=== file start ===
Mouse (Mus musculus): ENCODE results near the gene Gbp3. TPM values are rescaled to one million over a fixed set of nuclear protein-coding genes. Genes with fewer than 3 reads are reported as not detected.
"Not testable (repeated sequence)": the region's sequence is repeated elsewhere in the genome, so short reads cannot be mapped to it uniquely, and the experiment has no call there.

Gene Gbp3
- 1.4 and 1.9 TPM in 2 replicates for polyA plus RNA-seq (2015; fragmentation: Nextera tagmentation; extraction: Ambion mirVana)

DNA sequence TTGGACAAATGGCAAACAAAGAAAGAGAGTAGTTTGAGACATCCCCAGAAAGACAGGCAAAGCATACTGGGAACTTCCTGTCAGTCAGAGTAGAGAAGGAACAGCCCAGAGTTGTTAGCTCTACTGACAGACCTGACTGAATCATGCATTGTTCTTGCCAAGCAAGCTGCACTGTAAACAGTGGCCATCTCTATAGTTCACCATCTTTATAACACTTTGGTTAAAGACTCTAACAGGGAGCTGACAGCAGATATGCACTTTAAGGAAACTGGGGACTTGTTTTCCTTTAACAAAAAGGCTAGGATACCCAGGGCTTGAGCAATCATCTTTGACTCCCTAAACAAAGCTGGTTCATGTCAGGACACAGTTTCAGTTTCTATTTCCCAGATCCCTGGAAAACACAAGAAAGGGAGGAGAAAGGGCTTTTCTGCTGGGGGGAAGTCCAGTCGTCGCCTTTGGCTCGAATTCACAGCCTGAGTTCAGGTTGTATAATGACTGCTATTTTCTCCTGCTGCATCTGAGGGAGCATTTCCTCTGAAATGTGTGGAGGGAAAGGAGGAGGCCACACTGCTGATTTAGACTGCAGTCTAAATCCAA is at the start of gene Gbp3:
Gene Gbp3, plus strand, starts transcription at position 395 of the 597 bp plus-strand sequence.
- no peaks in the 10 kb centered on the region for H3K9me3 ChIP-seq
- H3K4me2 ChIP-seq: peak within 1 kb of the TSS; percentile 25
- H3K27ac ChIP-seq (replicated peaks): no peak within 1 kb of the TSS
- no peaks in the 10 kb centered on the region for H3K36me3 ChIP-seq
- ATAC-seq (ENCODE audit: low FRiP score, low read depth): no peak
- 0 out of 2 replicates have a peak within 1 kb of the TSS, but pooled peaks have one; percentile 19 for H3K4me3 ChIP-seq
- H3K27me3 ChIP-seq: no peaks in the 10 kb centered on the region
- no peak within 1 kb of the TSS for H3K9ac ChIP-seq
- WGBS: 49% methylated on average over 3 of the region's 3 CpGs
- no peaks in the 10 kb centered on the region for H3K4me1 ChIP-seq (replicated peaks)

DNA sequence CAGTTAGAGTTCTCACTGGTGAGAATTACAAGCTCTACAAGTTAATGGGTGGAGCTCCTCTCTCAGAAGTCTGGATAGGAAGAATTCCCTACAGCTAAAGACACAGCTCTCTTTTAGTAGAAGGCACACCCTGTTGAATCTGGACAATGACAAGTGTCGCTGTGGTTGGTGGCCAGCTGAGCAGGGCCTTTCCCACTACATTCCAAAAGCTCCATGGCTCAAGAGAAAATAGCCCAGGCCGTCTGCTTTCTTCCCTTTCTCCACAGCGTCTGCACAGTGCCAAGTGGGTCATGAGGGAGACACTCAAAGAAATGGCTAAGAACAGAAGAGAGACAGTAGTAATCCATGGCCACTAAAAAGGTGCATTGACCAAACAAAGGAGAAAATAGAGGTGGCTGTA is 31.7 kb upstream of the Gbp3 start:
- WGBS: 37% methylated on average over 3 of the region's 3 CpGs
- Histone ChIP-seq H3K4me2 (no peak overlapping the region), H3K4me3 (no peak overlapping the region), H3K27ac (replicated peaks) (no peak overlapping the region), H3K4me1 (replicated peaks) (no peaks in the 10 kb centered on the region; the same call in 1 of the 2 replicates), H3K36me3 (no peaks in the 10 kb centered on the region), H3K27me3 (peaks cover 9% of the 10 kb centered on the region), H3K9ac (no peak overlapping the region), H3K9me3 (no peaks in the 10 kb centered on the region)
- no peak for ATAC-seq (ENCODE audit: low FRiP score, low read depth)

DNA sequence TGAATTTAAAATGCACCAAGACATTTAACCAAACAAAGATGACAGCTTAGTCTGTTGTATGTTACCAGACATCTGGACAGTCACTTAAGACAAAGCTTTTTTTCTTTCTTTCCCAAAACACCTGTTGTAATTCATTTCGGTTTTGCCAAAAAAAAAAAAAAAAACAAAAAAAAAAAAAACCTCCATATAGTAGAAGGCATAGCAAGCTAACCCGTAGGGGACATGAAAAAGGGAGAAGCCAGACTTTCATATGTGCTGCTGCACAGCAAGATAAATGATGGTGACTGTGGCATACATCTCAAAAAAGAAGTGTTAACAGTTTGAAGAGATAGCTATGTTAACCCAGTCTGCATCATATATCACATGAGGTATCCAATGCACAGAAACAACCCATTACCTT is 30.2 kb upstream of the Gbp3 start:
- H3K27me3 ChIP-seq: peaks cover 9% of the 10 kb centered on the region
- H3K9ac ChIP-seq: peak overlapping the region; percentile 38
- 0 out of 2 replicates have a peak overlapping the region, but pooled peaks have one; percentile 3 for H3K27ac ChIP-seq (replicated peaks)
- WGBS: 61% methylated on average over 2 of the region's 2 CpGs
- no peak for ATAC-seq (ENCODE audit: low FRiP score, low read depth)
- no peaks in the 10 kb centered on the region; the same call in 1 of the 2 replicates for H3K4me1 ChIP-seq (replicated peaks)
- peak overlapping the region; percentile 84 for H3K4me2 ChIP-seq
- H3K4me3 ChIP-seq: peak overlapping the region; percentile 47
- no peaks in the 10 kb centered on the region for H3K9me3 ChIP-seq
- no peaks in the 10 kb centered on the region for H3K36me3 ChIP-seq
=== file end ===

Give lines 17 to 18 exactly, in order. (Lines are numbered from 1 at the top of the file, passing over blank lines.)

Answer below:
DNA sequence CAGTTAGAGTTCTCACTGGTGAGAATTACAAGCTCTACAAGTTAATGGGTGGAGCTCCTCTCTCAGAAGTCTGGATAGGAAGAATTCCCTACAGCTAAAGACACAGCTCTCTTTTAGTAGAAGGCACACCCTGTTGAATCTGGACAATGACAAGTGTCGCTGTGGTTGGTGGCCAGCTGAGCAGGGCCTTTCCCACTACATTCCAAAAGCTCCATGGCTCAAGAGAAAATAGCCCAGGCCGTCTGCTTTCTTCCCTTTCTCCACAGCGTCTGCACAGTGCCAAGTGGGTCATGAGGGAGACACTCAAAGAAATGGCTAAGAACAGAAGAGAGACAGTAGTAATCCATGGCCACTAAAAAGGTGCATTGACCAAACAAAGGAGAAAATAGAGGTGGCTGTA is 31.7 kb upstream of the Gbp3 start:
- WGBS: 37% methylated on average over 3 of the region's 3 CpGs